Recently, when I was at the Outdoor Show and talking to a bunch of different industry professionals, and I couldn’t believe the level of sun damage that the skin on some of these folks has endured. Several of them (and I don’t want to name names) had the sunglasses “raccoon eyes” and leathery skin going on. It’s amazing to me since they have more access to sun protection resources than your average person does.
This is a small list of things you’ll need to remember before getting out on the water.
Sunscreen – A quality sunscreen can reduce the amount of sun damage to your skin. I typically use an SPF 70 or higher and I either apply it before I even leave the house, or when I get to the launch. I prefer the “spray-on” type as it’s fast drying and is usually waterproof – so waterproof that it doesn’t like to come off in the shower. My towel often smells like sunscreen after I’ve attempted scrubbing it off with soap and an Axe Detailer. This is a good thing. For the budget conscious fishers, you can often find a 2 pack of SPF 70 store brand at your local big box chain….the higher the number, the better. I’ve also found brand name SPF 80 and 90 at Big Lots for around $4.00 a can. When you see deals like that, make sure to stock up on it because you should be using it every time out – even if you’re only going out for a few hours, or if it’s overcast. I even keep a can of it in my gear bag in case I need to re-apply, which you really should do if you’re out all day. I prefer the spray type because it usually assures even coverage AND I don’t like having it on my hands. It tends to make everything slippery and I feel like the fish can smell it as well.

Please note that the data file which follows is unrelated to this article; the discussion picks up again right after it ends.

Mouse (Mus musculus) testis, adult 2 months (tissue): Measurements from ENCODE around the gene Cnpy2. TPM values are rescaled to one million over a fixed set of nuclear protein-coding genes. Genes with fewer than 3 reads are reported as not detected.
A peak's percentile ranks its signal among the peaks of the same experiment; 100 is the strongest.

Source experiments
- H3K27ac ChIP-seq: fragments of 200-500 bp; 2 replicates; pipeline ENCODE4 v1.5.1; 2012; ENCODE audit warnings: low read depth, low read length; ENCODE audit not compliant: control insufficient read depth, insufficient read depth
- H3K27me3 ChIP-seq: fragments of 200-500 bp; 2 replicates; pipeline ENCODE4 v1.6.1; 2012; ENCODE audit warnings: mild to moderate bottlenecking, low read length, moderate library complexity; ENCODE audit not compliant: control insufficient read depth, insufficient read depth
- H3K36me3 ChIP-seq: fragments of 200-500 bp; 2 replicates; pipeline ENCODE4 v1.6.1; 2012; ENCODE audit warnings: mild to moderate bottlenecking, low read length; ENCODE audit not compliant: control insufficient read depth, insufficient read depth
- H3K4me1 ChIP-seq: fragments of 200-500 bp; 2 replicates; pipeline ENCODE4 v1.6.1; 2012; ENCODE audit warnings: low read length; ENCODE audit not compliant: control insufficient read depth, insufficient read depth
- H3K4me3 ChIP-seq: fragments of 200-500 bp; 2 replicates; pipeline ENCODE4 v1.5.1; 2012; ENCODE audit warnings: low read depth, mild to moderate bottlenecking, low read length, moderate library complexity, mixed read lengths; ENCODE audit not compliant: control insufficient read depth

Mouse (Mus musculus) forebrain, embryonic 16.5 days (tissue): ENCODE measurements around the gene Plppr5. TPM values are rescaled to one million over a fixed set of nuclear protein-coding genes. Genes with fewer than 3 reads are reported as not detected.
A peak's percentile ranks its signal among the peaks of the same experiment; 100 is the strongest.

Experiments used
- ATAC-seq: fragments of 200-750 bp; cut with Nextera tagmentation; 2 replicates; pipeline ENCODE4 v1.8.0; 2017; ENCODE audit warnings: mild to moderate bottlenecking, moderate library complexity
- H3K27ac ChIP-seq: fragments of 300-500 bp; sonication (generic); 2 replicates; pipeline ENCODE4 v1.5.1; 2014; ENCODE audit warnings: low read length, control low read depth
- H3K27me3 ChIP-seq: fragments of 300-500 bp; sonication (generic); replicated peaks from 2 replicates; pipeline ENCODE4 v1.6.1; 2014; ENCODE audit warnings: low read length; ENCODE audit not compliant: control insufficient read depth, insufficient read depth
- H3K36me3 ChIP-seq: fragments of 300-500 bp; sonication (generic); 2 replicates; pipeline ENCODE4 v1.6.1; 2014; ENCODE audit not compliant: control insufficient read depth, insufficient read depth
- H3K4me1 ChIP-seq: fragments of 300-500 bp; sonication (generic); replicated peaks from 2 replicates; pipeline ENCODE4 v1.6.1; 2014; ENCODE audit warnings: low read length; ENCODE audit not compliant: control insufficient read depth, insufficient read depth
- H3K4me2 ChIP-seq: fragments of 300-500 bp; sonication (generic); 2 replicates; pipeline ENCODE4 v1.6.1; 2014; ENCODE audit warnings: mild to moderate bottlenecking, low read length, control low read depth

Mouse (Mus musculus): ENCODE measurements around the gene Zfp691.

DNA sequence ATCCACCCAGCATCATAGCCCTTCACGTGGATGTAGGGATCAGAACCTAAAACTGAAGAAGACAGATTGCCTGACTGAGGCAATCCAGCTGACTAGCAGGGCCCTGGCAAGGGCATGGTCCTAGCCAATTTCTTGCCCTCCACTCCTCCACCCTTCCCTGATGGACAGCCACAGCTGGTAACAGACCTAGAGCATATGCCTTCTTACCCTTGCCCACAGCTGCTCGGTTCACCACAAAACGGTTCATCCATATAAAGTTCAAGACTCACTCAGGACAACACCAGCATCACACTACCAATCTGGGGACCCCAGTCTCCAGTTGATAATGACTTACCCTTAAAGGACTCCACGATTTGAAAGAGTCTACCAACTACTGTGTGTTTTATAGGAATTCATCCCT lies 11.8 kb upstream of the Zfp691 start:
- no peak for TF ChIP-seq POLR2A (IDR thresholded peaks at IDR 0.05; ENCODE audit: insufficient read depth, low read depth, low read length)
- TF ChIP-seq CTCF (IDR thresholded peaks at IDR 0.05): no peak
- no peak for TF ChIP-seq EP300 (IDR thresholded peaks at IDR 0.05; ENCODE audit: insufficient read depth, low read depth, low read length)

Wide Brimmed Hat – You should be wearing a wide brimmed hat when you’re spending a day out on the water. I know….. that fitted baseball hat has your favorite team’s logo on it, and is your “lucky lid” but you really need a bit more protection than that hat can provide….plus it offers more protection from sun glare and does a better job of helping you spot fish. I know that I’m wearing a crushed up straw cowboy hat in a lot of my photos, and that does provide pretty good shade for my dome and my face, but, on really hot days, or when I’m planning on being out for long periods of time, I’ll go with my Columbia hat. It’s very lightweight – so lightweight that I can’t even tell that I’m wearing it half the time – dries fast, and is rated at SPF 30. A good hat should shade your head, face, neck and shoulders.